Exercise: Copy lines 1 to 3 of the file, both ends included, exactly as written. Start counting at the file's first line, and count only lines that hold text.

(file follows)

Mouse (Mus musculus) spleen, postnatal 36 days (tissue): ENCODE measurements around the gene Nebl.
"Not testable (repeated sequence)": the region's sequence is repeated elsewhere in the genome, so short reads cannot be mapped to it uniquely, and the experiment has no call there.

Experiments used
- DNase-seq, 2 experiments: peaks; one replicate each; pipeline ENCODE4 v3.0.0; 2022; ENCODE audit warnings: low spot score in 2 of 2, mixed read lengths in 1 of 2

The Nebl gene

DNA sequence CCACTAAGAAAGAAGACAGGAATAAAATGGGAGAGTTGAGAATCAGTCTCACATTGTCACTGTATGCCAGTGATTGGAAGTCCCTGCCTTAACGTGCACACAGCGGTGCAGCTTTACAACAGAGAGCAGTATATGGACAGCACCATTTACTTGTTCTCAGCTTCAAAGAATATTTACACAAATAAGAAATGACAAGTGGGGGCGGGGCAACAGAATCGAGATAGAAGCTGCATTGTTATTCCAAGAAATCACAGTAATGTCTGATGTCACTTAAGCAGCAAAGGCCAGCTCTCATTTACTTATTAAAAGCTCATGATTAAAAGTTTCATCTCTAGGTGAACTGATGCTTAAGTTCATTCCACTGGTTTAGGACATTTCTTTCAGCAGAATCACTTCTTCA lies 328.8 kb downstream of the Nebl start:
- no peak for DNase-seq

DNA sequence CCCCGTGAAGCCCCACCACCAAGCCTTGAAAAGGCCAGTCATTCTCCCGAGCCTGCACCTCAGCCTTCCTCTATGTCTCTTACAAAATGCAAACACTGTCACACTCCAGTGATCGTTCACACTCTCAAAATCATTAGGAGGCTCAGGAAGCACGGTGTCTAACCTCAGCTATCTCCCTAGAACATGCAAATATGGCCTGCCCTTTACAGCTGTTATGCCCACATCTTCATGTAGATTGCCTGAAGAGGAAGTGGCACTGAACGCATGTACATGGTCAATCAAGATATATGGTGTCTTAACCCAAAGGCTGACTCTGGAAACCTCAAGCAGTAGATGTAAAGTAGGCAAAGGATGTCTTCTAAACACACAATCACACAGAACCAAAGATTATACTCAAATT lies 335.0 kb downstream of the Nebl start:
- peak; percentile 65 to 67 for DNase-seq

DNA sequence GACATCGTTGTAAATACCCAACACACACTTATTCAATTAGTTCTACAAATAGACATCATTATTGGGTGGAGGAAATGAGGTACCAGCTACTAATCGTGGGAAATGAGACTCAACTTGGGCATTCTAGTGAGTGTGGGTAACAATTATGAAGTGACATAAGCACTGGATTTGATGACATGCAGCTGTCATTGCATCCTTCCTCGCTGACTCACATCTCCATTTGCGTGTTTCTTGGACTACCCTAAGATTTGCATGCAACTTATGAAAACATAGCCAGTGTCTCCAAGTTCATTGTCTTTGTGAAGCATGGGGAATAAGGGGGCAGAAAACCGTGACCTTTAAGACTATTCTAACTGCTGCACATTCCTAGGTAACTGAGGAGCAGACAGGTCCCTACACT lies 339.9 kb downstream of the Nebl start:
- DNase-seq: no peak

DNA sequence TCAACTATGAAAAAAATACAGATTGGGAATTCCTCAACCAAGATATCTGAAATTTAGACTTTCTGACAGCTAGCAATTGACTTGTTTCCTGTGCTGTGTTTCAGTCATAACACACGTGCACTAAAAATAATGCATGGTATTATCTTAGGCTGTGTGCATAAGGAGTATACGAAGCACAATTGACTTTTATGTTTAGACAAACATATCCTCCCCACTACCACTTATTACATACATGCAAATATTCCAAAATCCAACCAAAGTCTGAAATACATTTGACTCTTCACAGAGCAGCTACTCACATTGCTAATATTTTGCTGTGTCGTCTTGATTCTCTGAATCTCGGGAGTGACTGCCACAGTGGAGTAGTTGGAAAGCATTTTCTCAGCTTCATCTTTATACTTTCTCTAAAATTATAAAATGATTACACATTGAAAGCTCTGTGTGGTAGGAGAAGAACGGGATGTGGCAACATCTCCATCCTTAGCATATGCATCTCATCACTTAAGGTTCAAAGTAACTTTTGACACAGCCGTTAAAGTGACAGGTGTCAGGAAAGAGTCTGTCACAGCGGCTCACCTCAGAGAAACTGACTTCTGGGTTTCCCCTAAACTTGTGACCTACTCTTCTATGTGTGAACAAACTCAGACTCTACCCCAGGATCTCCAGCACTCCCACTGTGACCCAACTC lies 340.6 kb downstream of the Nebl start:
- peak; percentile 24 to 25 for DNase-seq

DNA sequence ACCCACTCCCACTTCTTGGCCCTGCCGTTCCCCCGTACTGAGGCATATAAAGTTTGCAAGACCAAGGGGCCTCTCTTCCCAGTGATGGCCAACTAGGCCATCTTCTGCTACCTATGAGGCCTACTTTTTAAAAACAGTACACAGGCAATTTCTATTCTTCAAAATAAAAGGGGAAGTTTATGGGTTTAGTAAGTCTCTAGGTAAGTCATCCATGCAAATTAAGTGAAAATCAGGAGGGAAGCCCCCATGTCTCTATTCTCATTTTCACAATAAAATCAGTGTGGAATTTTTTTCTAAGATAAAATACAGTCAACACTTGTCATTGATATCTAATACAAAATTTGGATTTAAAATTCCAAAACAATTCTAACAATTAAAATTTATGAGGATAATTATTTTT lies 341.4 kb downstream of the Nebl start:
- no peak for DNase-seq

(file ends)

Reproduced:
Mouse (Mus musculus) spleen, postnatal 36 days (tissue): ENCODE measurements around the gene Nebl.
"Not testable (repeated sequence)": the region's sequence is repeated elsewhere in the genome, so short reads cannot be mapped to it uniquely, and the experiment has no call there.

Experiments used